But hi-tech investigations by experts at the National Portrait Gallery, London, have produced no evidence to support the contention that the young man was ever Stratford's Bard, it was announced yesterday.
In preparation for a new exhibition on Shakespeare next year, the gallery is painstakingly investigating the histories of half a dozen of the best-known paintings which are reputed to represent Britain's most famous playwright.
But having already dismissed the so-called "Flower" portrait as a 19th-century fake, the experts yesterday also consigned this work, known as the Grafton portrait from a tradition that it was once owned by the Duke of Grafton, to the sidelines.
Examinations of the tree rings in the wooden panel it is painted on, and other investigations by infrared, ultraviolet and X-rays, have confirmed the work is of the right period for Shakespeare, who was born in 1564. An inscription painted above the sitter's head records his age in 1588 as 24, amended from 23, which does match Shakespeare's dates. The research showed that this emendation was of the period.
But Tarnya Cooper, the gallery's curator of 16th-century paintings, said yesterday that it did not take a scholar to deduce that there would have been many young men of the same age.
And the painting had provided no clues as to why Shakespeare would have been painted at the time - or how he could have afforded such sumptuous clothes.
Dr Cooper said that it was not known where Shakespeare was in 1588. It is thought he had left his birthplace of Stratford-upon-Avon, Warwickshire, and was likely to have been working with travelling players or already in London.
"People had portraits painted at this time. It was not very expensive," Dr Cooper said. "But the key thing is the man in this painting is wearing a fantastically elaborate costume. It is a doublet of silk or satin which was ridiculously expensive material. To imagine that a young playwright with three children and probably working with a touring company could afford a costume like that is a little bit beyond [probability]."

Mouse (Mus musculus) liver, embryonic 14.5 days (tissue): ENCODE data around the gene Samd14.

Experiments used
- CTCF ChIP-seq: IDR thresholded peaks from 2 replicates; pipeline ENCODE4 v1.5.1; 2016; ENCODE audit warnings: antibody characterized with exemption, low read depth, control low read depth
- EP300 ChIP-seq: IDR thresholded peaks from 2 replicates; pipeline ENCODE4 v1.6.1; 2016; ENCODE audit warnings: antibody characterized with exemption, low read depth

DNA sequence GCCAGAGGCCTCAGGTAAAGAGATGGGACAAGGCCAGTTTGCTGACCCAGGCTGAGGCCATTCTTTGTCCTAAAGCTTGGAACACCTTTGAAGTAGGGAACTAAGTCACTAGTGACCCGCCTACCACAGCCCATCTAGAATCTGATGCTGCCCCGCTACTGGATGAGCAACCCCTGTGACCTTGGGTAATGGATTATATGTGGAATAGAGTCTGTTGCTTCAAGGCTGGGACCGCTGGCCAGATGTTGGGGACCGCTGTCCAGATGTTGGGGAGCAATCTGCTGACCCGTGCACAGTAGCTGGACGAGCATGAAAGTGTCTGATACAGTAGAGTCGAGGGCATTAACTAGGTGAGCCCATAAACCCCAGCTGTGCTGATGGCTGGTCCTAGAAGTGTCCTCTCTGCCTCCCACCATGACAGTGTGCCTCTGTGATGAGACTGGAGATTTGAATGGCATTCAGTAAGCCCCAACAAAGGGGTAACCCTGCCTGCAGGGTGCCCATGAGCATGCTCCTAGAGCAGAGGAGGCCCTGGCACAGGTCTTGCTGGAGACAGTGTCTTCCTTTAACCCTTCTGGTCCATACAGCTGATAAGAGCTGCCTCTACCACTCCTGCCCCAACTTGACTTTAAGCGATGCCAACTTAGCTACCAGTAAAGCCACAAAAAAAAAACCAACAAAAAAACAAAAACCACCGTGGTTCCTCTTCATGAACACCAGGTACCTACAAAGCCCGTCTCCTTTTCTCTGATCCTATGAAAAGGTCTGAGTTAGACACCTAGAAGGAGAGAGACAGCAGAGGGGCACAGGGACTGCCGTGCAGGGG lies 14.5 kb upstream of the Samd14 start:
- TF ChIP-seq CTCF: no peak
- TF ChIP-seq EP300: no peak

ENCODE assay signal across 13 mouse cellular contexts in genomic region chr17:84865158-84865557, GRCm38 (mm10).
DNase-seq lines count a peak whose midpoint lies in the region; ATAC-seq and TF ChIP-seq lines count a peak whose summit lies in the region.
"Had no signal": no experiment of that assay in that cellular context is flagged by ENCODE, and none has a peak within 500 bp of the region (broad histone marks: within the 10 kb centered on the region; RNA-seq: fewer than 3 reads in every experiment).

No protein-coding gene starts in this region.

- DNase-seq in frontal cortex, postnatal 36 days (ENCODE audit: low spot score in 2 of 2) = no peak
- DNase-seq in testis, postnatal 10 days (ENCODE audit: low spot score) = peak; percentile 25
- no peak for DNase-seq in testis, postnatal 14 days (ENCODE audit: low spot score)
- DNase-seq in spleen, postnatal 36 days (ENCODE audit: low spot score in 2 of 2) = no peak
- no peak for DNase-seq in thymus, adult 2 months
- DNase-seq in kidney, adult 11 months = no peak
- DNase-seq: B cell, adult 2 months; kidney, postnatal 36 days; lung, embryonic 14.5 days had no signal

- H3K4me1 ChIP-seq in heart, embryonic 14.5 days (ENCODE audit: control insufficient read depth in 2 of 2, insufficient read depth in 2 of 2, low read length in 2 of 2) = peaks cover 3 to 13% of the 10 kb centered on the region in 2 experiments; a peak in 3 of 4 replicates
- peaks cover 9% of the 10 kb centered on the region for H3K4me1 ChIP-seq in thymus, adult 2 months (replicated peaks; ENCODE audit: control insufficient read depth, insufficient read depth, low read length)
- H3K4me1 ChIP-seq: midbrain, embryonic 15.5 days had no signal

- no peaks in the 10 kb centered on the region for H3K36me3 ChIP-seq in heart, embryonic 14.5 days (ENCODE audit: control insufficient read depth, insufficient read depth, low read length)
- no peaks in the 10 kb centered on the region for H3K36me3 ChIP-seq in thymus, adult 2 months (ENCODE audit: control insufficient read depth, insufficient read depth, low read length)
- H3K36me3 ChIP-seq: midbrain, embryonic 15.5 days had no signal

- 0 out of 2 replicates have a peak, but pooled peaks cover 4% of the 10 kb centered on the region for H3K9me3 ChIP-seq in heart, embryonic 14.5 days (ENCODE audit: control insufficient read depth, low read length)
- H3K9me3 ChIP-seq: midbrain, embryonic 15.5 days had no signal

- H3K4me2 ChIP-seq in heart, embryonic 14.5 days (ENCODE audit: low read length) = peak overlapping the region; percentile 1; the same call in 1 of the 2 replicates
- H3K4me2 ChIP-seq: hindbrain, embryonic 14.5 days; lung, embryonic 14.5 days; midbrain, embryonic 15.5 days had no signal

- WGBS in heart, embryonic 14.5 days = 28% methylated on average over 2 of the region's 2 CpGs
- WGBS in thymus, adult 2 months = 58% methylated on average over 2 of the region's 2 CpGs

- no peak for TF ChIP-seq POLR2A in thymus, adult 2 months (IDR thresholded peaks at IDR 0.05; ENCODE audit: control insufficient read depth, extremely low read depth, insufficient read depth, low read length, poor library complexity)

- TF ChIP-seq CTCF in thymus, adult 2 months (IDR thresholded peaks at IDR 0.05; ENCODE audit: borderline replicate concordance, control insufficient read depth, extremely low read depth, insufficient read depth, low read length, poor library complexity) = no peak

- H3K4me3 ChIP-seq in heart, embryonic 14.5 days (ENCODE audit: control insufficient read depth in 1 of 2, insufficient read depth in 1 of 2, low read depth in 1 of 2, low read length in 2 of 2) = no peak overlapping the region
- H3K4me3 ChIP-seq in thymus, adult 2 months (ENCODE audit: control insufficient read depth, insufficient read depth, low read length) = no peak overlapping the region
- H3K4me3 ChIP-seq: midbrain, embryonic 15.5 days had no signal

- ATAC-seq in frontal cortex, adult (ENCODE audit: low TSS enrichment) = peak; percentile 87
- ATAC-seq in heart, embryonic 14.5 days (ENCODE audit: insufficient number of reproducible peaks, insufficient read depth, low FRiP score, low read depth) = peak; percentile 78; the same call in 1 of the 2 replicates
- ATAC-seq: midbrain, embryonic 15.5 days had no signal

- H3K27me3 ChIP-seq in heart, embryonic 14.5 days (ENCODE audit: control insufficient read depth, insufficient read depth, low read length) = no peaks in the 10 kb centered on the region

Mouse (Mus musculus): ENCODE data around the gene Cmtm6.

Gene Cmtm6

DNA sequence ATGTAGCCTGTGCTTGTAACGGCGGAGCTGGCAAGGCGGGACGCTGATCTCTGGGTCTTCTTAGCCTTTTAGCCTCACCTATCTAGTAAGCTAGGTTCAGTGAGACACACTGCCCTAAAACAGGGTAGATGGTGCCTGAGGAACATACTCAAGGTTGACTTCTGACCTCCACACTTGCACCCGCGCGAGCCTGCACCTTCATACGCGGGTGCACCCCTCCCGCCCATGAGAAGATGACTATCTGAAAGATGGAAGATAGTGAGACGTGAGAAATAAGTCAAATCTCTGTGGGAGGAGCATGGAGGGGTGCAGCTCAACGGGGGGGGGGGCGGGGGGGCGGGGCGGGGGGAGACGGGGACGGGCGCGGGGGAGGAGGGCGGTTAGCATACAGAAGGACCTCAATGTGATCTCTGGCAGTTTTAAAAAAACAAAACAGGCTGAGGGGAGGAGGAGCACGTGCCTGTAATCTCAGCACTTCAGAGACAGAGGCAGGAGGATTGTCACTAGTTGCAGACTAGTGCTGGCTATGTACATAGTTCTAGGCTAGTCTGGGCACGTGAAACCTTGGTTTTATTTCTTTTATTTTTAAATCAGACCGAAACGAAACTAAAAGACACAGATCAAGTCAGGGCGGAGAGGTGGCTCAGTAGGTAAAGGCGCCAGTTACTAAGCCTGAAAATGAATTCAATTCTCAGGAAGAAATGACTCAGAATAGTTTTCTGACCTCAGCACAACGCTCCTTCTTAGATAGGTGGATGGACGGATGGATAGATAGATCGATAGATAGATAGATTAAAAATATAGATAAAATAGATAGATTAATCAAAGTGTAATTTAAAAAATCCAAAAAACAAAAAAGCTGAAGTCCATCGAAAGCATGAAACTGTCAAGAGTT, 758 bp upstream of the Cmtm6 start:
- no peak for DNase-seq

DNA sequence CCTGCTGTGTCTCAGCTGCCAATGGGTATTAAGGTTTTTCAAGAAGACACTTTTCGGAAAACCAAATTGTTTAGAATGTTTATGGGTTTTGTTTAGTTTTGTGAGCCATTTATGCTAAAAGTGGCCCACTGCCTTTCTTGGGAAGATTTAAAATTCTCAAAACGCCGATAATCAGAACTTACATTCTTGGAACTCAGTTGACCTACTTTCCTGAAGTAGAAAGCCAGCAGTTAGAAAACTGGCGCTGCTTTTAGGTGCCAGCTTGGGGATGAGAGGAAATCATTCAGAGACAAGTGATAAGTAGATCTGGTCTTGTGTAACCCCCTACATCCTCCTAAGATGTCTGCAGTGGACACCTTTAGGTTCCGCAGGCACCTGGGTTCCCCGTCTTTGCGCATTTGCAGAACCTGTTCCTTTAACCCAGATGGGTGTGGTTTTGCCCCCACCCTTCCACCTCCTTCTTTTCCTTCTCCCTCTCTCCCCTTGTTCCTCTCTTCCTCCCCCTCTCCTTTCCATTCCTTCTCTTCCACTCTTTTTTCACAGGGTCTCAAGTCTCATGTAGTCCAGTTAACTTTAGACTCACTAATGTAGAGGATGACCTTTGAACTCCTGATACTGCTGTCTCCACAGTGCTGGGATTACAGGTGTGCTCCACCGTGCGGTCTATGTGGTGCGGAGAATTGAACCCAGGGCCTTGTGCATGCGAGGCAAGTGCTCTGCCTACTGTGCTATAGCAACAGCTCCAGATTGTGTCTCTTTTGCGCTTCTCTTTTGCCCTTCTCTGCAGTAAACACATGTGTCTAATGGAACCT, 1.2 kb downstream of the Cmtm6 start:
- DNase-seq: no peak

The suggestion the portrait is of William Shakespeare appears to have developed in the 19th century. When the picture came to the attention of academics in the early 20th century, the then owners revealed their family had added the initials W and S on the back because of a belief it was of Shakespeare.
Later it was bought by a man called Thomas Kay, who was convinced of its authenticity and presented it as a gift to the John Rylands University Library in Manchester, which has lent it to the National Portrait Gallery for its investigations and exhibition.
The Shakespeare scholar Jonathan Bate, of the University of Warwick, said the new research confirmed "what most sensible scholars have known all along, namely that there has never been any evidence that the Grafton portrait is of Shakespeare. It's just wishful thinking. The same goes for many other supposed Shakespeare portraits that have turned up over the years, such as the 'Sanders' and the 'Flower'."
He said the only authentic images were the engraving that is the frontispiece to the First Folio collection of Shakespeare, the rather portly bust on a monument to Shakespeare in his home town and, "almost certainly", the so-called Chandos portrait in the National Portrait Gallery's own collection which is currently under investigation.
Dr Cooper said scholars had to be scientific in their approach, despite the disappointment this brought.
"The Grafton portrait fits the desire to find a Shakespeare that matches our expectations of him," she said. "We all like our great heroes to look like gorgeous, romantic young men."Reuse content